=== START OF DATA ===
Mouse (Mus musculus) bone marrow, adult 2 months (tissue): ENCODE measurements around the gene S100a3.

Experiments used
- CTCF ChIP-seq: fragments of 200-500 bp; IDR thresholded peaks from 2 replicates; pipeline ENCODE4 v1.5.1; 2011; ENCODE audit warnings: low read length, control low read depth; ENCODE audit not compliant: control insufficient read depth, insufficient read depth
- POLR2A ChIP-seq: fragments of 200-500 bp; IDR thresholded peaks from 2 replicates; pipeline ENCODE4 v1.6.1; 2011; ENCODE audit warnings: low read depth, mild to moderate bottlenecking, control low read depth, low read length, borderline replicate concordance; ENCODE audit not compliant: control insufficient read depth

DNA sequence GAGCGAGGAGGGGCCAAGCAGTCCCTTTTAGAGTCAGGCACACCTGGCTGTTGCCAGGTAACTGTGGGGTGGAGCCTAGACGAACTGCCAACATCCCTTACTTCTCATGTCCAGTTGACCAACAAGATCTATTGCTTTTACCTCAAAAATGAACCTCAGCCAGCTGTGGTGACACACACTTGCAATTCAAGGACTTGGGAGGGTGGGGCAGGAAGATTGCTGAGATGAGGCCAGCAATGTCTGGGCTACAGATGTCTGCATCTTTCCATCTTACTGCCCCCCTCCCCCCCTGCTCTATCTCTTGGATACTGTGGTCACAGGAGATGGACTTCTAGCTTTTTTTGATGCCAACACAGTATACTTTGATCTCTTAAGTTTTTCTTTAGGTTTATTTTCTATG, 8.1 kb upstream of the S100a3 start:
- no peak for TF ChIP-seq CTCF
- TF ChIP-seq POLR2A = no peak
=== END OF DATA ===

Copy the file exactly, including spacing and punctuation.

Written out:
Mouse (Mus musculus) bone marrow, adult 2 months (tissue): ENCODE measurements around the gene S100a3.

Experiments used
- CTCF ChIP-seq: fragments of 200-500 bp; IDR thresholded peaks from 2 replicates; pipeline ENCODE4 v1.5.1; 2011; ENCODE audit warnings: low read length, control low read depth; ENCODE audit not compliant: control insufficient read depth, insufficient read depth
- POLR2A ChIP-seq: fragments of 200-500 bp; IDR thresholded peaks from 2 replicates; pipeline ENCODE4 v1.6.1; 2011; ENCODE audit warnings: low read depth, mild to moderate bottlenecking, control low read depth, low read length, borderline replicate concordance; ENCODE audit not compliant: control insufficient read depth

DNA sequence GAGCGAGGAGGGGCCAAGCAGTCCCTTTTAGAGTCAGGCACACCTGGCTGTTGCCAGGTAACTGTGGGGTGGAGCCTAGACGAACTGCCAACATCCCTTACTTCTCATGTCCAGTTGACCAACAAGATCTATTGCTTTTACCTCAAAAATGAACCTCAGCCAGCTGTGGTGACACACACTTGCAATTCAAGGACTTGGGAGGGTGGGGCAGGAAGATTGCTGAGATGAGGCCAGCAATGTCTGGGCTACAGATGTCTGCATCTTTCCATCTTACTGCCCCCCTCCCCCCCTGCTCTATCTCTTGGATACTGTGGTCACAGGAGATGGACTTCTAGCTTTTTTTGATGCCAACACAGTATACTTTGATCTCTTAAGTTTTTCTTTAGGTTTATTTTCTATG, 8.1 kb upstream of the S100a3 start:
- no peak for TF ChIP-seq CTCF
- TF ChIP-seq POLR2A = no peak